When I read the Michael Kozlowski’s article this morning about segregating small press and self-published books, my emotional reaction was “What a horrible idea!”
Several hours later, my non-emotional reaction is still “What a horrible idea!” The difference is that I’ve had time to think about why it’s a bad idea. Leaving aside the “is it right?” or “is it fair?” questions, I can’t think of any practical way it could be achieved.
Kozlowski proposes online retailers create a separate section for small press and indie published titles. Okay, leaving aside the (not inconsiderable) technical challenges of that, how would the determination be made? “Small press?” What’s that exactly? Anything that’s not one of the Big 5? Publishers like Deadite Press and Samhain Publishing would be pretty upset, and rightfully so. Number of books in print? That’s arbitrary, and again, no indication of quality. There are some new presses doing great work but with few books currently in print.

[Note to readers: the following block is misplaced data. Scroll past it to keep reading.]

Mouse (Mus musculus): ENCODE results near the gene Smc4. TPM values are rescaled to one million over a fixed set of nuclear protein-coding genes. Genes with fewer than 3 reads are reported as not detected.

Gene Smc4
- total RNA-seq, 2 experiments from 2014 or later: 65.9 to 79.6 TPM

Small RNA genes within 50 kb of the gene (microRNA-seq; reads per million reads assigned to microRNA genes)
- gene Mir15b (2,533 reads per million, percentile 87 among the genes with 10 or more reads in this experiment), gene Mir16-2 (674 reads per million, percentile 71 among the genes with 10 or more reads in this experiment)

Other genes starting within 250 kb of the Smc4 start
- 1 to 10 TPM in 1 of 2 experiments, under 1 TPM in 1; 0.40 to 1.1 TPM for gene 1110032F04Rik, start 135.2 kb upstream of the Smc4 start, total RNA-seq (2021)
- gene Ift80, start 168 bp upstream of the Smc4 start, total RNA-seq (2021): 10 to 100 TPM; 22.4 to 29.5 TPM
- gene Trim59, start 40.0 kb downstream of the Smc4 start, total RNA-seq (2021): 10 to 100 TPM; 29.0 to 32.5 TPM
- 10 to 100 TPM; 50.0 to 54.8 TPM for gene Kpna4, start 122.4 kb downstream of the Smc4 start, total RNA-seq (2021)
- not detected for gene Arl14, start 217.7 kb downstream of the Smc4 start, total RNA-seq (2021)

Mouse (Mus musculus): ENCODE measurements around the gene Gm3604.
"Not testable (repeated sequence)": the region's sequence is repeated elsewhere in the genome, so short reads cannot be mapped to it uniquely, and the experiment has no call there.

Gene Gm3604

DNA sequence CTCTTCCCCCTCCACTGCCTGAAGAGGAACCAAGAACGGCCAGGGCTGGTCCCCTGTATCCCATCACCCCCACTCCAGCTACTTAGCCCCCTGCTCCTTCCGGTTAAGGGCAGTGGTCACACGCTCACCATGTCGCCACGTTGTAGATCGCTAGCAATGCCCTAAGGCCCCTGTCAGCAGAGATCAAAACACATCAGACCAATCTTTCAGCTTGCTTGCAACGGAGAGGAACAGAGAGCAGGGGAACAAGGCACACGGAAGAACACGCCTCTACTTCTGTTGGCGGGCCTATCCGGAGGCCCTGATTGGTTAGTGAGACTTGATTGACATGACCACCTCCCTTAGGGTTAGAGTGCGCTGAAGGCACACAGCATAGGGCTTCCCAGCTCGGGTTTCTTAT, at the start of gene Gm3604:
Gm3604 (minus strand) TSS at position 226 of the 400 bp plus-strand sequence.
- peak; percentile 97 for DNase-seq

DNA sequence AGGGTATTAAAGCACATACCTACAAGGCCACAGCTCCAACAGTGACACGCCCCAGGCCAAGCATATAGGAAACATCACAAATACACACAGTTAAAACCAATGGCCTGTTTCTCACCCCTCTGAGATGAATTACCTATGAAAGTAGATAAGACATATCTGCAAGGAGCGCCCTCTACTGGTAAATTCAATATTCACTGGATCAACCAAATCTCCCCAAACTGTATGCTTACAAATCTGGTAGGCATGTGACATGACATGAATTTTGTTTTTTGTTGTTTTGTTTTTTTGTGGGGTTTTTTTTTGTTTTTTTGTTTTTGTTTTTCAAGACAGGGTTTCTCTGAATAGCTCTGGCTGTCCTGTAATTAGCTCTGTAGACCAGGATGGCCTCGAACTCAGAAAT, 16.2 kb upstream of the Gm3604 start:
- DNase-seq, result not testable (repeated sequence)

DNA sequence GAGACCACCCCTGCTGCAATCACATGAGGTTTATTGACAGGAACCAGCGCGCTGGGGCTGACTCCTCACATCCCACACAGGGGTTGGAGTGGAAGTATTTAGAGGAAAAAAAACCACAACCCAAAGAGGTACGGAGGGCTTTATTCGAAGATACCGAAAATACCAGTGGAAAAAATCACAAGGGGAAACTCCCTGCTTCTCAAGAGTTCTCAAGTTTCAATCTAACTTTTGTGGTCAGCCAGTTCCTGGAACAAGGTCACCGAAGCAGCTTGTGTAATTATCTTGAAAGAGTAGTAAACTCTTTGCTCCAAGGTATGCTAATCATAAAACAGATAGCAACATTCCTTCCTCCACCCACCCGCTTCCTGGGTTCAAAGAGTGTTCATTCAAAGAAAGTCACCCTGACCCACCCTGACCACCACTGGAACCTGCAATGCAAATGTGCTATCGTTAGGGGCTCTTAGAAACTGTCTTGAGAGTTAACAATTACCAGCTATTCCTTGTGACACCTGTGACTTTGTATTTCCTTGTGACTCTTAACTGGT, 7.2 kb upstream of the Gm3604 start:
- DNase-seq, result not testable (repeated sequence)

So determining the characteristics of small press is problematic. Well, self-published is pretty obvious, right? We can go with that!
Okay, how would you define a New York Times bestselling author like Brandon Sanderson, who has self-published several books. Or Amanda Hocking? Several of her books are still self-published. Or, my favorite conundrum: Hugh Howey. So stores would put the paper version of Wool in one section and the ebook version in the other? Yeah, that makes sense.
I put Kozlowski’s post in the reactionary column, which was exactly what I was cautioning against yesterday. Do I think there needs to be something in place to keep questionable content out of the hands of children? Probably. Will setting up separate sections in stores accomplish it? No. Well, not unless you want to wave a red flag in front of Internet-savvy kids. A separate section would pretty much yell “Look over here!” to them.